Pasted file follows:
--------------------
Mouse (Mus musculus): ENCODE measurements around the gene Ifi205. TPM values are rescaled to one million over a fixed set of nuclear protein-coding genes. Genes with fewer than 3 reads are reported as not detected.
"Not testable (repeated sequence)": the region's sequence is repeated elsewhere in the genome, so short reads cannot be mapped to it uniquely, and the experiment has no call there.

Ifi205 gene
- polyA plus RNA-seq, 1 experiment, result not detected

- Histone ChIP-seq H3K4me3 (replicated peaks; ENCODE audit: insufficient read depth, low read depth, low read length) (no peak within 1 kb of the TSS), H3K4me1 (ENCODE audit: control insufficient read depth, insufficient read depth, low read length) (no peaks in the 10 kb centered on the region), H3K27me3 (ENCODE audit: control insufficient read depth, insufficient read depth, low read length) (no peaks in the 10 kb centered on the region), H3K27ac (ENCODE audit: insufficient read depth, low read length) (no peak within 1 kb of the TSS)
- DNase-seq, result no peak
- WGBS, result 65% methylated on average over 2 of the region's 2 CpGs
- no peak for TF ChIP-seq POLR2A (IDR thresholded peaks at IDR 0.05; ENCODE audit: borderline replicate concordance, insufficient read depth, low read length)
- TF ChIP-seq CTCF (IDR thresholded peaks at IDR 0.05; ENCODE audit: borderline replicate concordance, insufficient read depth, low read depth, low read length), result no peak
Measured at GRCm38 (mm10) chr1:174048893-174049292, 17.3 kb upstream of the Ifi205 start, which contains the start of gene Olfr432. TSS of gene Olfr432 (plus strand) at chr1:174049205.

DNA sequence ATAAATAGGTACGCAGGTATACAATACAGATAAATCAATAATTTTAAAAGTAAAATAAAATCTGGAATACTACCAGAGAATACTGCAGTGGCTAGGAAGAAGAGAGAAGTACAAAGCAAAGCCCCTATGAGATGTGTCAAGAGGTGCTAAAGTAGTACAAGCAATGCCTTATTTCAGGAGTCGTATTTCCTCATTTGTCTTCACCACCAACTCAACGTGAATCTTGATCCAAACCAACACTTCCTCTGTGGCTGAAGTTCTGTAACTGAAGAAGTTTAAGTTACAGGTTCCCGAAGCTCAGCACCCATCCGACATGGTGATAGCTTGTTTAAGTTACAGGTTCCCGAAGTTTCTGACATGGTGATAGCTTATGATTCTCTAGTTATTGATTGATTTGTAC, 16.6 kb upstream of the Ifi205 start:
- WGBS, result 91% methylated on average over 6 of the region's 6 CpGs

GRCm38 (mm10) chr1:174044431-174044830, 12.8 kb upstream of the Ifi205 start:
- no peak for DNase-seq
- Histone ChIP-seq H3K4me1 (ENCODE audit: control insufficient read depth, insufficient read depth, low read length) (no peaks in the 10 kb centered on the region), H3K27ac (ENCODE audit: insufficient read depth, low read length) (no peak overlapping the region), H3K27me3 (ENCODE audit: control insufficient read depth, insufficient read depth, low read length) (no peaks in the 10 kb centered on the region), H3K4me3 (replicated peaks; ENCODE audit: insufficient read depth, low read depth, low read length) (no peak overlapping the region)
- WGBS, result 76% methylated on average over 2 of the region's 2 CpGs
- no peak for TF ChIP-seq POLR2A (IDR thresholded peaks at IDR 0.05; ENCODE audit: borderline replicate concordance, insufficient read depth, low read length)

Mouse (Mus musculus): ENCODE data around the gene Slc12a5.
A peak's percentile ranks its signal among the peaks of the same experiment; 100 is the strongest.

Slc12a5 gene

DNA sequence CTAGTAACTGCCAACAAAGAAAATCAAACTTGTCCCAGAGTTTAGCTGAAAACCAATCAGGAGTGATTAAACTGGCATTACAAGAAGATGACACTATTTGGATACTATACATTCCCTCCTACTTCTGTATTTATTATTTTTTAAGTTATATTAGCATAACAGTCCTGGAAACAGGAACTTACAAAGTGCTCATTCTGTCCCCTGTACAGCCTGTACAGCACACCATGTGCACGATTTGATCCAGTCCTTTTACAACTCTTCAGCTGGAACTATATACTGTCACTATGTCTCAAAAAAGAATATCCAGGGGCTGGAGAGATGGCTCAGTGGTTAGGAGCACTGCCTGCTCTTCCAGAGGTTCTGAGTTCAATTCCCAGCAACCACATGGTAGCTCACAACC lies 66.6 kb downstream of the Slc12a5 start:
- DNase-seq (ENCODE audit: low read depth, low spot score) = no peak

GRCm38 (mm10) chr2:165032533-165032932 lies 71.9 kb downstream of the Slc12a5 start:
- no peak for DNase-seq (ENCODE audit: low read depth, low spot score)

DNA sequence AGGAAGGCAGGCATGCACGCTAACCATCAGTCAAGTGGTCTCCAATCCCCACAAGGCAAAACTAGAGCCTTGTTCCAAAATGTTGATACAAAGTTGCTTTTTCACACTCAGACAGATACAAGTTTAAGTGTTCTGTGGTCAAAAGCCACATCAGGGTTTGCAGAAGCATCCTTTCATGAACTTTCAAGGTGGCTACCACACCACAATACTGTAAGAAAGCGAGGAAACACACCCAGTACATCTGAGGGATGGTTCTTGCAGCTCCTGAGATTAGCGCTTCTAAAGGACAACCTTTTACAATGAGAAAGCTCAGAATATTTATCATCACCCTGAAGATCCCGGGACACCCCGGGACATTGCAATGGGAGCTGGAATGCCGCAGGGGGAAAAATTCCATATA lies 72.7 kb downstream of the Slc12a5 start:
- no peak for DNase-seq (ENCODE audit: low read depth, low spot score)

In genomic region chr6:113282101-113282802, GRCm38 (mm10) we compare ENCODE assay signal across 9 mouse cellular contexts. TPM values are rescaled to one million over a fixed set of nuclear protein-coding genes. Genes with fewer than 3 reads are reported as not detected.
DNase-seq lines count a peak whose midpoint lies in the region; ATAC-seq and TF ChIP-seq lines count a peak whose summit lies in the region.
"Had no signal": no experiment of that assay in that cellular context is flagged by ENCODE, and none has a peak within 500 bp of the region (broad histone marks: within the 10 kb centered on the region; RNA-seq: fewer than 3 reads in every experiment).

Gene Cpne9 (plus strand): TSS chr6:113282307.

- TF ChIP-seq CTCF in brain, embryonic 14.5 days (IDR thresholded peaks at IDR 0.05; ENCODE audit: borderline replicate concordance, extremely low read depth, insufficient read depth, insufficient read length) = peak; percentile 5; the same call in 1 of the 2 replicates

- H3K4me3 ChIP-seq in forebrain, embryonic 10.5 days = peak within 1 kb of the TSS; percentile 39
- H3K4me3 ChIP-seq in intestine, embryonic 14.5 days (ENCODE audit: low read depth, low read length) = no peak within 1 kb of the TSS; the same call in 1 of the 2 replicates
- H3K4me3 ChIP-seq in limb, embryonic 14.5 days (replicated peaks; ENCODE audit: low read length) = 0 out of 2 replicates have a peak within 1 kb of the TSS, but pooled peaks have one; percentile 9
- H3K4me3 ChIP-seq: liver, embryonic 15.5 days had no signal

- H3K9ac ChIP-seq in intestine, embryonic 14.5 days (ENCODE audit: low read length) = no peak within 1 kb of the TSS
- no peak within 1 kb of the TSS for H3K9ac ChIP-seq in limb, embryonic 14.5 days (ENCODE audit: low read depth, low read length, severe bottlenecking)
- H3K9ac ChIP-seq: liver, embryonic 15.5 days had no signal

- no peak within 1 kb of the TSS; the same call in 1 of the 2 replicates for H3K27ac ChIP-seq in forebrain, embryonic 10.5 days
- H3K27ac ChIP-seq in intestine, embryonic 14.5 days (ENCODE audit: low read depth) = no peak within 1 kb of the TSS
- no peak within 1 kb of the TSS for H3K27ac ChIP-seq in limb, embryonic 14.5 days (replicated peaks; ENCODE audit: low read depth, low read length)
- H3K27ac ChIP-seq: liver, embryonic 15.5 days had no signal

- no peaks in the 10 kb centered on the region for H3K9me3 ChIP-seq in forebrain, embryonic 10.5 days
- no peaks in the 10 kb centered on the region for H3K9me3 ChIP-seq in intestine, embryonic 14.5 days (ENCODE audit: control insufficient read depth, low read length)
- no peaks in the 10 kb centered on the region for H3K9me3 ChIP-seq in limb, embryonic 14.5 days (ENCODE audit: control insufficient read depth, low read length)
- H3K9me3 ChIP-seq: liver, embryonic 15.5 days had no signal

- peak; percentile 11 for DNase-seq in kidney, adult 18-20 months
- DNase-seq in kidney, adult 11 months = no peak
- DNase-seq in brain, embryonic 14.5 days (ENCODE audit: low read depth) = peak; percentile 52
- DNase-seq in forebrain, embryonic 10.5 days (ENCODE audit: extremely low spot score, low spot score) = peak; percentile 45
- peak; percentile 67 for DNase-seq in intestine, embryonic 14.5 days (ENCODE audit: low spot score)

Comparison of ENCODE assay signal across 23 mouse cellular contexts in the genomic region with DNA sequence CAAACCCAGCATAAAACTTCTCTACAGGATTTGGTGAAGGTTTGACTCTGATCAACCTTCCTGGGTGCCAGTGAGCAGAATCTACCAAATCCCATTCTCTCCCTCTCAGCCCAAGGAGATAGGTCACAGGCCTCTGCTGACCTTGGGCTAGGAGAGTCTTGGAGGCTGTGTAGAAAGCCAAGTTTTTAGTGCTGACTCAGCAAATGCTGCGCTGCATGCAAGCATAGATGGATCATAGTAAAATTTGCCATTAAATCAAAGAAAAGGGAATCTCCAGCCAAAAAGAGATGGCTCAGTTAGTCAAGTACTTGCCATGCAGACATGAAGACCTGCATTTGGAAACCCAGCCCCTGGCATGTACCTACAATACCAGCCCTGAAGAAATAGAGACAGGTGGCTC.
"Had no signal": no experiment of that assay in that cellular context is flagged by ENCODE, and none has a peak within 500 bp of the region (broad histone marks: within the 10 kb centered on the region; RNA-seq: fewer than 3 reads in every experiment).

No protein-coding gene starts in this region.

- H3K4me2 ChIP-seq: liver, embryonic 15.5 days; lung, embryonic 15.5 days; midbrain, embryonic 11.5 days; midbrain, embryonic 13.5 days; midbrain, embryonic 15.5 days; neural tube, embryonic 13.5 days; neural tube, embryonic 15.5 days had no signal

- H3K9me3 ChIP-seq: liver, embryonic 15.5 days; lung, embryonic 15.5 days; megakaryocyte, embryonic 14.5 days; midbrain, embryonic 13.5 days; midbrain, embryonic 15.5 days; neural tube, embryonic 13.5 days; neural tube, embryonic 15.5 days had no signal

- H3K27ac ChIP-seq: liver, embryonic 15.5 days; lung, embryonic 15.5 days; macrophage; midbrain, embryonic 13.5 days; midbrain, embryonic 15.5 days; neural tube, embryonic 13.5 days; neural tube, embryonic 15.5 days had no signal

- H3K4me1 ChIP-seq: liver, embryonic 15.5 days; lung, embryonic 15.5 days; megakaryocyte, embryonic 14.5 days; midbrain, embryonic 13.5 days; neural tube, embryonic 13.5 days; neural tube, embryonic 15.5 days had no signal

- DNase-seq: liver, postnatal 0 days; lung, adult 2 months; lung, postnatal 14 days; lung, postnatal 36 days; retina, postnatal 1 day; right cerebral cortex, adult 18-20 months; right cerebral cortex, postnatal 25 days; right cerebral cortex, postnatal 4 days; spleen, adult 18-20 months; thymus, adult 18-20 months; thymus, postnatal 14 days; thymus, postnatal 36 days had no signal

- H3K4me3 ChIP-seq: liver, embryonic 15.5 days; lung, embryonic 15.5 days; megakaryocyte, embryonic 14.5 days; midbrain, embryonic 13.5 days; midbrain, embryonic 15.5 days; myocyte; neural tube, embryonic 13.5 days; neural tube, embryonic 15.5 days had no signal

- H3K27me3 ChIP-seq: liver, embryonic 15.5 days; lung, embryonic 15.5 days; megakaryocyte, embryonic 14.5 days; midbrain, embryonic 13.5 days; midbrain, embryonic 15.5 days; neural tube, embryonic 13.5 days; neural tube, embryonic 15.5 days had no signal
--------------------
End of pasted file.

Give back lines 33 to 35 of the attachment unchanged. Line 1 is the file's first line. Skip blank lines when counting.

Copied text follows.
- H3K4me3 ChIP-seq in intestine, embryonic 14.5 days (ENCODE audit: low read depth, low read length) = no peak within 1 kb of the TSS; the same call in 1 of the 2 replicates
- H3K4me3 ChIP-seq in limb, embryonic 14.5 days (replicated peaks; ENCODE audit: low read length) = 0 out of 2 replicates have a peak within 1 kb of the TSS, but pooled peaks have one; percentile 9
- H3K4me3 ChIP-seq: liver, embryonic 15.5 days had no signal